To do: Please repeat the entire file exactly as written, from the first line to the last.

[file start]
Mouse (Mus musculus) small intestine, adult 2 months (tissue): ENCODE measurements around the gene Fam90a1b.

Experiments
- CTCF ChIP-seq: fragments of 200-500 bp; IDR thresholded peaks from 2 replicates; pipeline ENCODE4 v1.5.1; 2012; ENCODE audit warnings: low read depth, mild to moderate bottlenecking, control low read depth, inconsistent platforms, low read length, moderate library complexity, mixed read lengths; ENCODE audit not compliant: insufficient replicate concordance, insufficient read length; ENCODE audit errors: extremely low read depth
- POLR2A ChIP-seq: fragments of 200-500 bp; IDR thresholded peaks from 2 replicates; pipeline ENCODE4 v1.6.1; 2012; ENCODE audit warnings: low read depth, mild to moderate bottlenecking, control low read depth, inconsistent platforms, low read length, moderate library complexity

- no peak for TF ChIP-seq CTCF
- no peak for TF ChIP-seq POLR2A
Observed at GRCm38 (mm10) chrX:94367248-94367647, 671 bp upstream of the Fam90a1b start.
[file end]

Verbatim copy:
Mouse (Mus musculus) small intestine, adult 2 months (tissue): ENCODE measurements around the gene Fam90a1b.

Experiments
- CTCF ChIP-seq: fragments of 200-500 bp; IDR thresholded peaks from 2 replicates; pipeline ENCODE4 v1.5.1; 2012; ENCODE audit warnings: low read depth, mild to moderate bottlenecking, control low read depth, inconsistent platforms, low read length, moderate library complexity, mixed read lengths; ENCODE audit not compliant: insufficient replicate concordance, insufficient read length; ENCODE audit errors: extremely low read depth
- POLR2A ChIP-seq: fragments of 200-500 bp; IDR thresholded peaks from 2 replicates; pipeline ENCODE4 v1.6.1; 2012; ENCODE audit warnings: low read depth, mild to moderate bottlenecking, control low read depth, inconsistent platforms, low read length, moderate library complexity

- no peak for TF ChIP-seq CTCF
- no peak for TF ChIP-seq POLR2A
Observed at GRCm38 (mm10) chrX:94367248-94367647, 671 bp upstream of the Fam90a1b start.